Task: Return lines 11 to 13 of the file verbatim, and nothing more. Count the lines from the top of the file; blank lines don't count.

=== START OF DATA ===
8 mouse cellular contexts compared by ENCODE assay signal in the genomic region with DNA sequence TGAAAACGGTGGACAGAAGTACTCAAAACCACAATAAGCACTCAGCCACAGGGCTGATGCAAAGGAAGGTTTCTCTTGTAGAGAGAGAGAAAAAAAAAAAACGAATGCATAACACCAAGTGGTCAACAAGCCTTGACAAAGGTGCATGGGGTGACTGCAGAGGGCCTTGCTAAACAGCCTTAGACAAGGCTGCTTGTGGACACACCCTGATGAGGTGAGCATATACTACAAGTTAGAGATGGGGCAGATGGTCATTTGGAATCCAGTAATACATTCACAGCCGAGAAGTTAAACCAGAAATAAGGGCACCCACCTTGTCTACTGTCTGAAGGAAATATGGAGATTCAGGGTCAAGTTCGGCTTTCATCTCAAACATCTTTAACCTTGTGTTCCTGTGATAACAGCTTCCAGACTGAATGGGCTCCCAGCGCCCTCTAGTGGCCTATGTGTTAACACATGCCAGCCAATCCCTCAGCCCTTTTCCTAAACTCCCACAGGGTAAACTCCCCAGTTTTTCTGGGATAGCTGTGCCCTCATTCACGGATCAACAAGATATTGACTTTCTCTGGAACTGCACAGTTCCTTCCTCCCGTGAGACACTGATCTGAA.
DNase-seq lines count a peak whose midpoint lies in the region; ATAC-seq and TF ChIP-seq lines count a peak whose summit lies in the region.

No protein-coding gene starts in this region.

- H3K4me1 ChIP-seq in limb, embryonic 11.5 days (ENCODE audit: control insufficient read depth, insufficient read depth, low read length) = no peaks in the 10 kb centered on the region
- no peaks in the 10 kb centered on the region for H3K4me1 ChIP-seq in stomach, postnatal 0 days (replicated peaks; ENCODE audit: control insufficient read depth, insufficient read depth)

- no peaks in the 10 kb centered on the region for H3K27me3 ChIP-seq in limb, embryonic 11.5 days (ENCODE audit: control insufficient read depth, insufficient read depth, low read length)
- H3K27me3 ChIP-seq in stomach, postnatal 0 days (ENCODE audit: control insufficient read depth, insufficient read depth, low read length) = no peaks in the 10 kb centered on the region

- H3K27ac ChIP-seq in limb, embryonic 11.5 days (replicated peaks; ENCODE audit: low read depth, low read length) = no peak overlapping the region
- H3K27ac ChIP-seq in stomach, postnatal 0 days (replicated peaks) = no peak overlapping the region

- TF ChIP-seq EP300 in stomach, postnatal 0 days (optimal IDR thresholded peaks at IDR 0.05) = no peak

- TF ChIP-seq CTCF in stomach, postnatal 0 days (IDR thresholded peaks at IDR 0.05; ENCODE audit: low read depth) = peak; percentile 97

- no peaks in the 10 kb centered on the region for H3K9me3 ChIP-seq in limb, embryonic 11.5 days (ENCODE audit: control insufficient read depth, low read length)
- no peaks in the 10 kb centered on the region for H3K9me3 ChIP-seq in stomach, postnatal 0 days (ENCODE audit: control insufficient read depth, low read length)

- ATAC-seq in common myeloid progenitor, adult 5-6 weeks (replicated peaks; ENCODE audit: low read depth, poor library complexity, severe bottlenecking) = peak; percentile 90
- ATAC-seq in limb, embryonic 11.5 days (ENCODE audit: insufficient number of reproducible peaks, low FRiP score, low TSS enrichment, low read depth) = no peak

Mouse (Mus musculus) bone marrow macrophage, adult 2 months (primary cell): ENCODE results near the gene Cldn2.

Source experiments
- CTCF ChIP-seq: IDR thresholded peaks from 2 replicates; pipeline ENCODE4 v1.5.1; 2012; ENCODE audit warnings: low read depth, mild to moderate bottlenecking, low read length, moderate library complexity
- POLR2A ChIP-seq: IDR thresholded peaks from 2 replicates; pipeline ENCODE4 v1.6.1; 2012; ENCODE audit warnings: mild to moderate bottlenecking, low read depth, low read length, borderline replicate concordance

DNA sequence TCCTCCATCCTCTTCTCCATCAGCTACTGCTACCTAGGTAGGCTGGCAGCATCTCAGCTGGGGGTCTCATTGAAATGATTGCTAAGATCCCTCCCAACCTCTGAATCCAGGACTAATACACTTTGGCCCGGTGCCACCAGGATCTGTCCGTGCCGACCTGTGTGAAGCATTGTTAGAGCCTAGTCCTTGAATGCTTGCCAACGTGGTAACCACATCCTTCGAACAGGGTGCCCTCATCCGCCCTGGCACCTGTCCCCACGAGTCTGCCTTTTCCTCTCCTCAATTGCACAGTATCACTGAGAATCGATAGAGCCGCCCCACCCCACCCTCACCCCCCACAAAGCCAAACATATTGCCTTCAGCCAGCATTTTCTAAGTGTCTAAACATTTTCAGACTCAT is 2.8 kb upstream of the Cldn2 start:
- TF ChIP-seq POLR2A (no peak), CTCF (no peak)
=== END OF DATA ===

- TF ChIP-seq CTCF in stomach, postnatal 0 days (IDR thresholded peaks at IDR 0.05; ENCODE audit: low read depth) = peak; percentile 97

- no peaks in the 10 kb centered on the region for H3K9me3 ChIP-seq in limb, embryonic 11.5 days (ENCODE audit: control insufficient read depth, low read length)
- no peaks in the 10 kb centered on the region for H3K9me3 ChIP-seq in stomach, postnatal 0 days (ENCODE audit: control insufficient read depth, low read length)